Friday, February 27, 2009

Land Blinds

[Note: Now that I've taken on a second consulting assignment, and a 60-hour work week, my time is even more limited than usual. While I hope to continue training Lumi and Laddie, and plan to continue maintaining hand-written notes of our training sessions, I expect to fall behind at times in keeping this blog up-to-date. What has been happening recently, and what will probably continue to happen, is that I'll add the entries for several days at a time when I do get a break in my schedule.]

Zion Road

SERIES A. Triple blind (Lumi, then Laddie)

The first blind was on the right at 80 yards. The second blind was on the left at 120 yards. The third blind was down the center at 230 yards. All blinds were unmarked ODs.

The line to the 80-yard blind on the right converged toward the treeline of the woods adjoining the field on the right, and passing close to a pile of brush on the right at 60 yards. The line to the 120-yard blind on the left ran diagonally thru a keyhole formed by two trees, with the dummy in a section of high cover. The line to the 230-yard blind in the center went thru a section of about a dozen trees, both deciduous and conifer, across a dip on the terrain filled with rough cover, and for the final 70 yards up a hill. Difficulty on the 230-yard blind was increased because the line to that blind was on a narrow 15° angle to the line to the preceding 120-yard blind. Difficulty for all the blinds was increased because of a white pole at 100 yards on a line between the 80-yard blind and the 230-yard blind, which acted as a significant diversion, especially for the closer 80-yard blind.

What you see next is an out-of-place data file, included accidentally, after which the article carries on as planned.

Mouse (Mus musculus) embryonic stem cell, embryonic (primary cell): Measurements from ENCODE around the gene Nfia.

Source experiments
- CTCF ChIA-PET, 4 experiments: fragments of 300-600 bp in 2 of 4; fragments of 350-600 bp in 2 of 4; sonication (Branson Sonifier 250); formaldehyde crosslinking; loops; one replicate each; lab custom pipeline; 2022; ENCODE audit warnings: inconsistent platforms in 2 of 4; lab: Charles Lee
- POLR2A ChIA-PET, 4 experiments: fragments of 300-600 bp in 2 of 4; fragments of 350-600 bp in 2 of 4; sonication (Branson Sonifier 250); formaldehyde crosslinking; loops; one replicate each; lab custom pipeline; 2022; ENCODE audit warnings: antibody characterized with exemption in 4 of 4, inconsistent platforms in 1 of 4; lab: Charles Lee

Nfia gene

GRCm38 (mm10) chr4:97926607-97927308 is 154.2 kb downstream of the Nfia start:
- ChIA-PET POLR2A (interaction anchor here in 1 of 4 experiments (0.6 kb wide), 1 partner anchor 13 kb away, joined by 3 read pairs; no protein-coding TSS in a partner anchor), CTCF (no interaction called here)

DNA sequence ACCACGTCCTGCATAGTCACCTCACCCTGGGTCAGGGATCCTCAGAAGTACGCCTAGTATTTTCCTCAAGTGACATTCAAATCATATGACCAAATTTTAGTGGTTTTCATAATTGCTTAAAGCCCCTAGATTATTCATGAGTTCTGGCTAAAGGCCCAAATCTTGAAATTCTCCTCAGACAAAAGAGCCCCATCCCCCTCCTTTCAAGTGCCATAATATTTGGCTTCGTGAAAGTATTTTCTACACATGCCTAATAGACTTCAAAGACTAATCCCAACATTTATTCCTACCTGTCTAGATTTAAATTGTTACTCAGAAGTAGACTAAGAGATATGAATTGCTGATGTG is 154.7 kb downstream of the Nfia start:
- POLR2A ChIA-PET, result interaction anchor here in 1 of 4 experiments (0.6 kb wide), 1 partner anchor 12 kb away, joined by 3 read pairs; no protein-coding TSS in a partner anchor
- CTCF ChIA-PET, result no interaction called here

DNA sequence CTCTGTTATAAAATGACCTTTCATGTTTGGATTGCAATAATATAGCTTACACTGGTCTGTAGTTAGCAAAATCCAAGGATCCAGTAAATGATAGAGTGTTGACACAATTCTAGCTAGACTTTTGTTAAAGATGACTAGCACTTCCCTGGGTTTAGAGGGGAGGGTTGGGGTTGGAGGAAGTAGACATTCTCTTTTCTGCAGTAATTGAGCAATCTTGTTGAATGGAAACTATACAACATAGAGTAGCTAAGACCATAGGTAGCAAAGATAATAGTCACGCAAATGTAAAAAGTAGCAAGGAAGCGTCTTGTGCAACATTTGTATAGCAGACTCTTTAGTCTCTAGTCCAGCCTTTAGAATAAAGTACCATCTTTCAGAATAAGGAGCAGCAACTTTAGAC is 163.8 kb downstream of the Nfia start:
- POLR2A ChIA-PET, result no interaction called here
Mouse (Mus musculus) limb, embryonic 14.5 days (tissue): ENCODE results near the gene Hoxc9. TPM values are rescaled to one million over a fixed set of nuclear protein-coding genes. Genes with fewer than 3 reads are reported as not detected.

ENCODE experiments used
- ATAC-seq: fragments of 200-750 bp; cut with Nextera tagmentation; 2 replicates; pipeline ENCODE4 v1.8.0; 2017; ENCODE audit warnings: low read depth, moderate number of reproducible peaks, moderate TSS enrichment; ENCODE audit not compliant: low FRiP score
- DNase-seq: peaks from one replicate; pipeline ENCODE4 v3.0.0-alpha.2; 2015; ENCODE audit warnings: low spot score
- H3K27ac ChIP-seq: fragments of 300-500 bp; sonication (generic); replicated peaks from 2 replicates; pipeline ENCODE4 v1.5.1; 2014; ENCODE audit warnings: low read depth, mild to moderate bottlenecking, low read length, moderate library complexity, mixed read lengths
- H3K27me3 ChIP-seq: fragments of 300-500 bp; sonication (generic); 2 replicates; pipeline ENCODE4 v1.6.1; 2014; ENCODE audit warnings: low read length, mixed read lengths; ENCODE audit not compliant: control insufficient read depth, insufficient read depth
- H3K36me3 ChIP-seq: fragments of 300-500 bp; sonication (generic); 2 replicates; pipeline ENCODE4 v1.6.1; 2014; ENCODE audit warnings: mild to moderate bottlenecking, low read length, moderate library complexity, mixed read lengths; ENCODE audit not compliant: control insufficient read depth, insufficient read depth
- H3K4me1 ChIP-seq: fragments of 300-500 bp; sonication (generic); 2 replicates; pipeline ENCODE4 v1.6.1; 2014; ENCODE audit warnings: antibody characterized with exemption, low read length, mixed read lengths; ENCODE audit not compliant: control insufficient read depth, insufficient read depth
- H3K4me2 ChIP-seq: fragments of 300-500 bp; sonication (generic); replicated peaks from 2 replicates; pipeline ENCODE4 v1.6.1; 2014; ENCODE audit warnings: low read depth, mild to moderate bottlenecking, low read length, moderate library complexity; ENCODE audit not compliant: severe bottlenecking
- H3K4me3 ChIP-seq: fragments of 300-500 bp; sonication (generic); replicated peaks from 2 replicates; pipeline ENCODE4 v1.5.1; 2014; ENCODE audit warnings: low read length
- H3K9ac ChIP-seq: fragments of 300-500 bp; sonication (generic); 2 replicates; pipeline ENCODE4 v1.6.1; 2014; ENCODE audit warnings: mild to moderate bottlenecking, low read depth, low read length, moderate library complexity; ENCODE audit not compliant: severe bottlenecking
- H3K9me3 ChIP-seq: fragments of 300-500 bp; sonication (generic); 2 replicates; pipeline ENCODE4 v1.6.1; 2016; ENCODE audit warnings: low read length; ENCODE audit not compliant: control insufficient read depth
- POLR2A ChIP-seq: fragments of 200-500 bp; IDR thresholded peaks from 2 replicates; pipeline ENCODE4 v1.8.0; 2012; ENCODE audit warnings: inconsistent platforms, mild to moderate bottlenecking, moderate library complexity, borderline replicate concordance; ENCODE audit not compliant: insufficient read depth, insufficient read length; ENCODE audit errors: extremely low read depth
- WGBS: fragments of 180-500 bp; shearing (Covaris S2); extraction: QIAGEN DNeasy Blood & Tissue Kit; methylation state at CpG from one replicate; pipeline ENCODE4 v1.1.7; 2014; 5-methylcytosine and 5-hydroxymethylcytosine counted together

By running the dogs on the old orchard adjacent to Zion Road, I was able to set up a challenging course that called for several whistles on every retrieve. In addition, as I started doing after our last group training on February 14, I've been keeping the dogs on a tight line to the blind, having them sit and recasting them as soon as they veer off the line. Despite all the additional handling, and despite my mindset of having the WO on a hair trigger, both dogs responded correctly to every WS and every cast, requiring no WOs during today's session.

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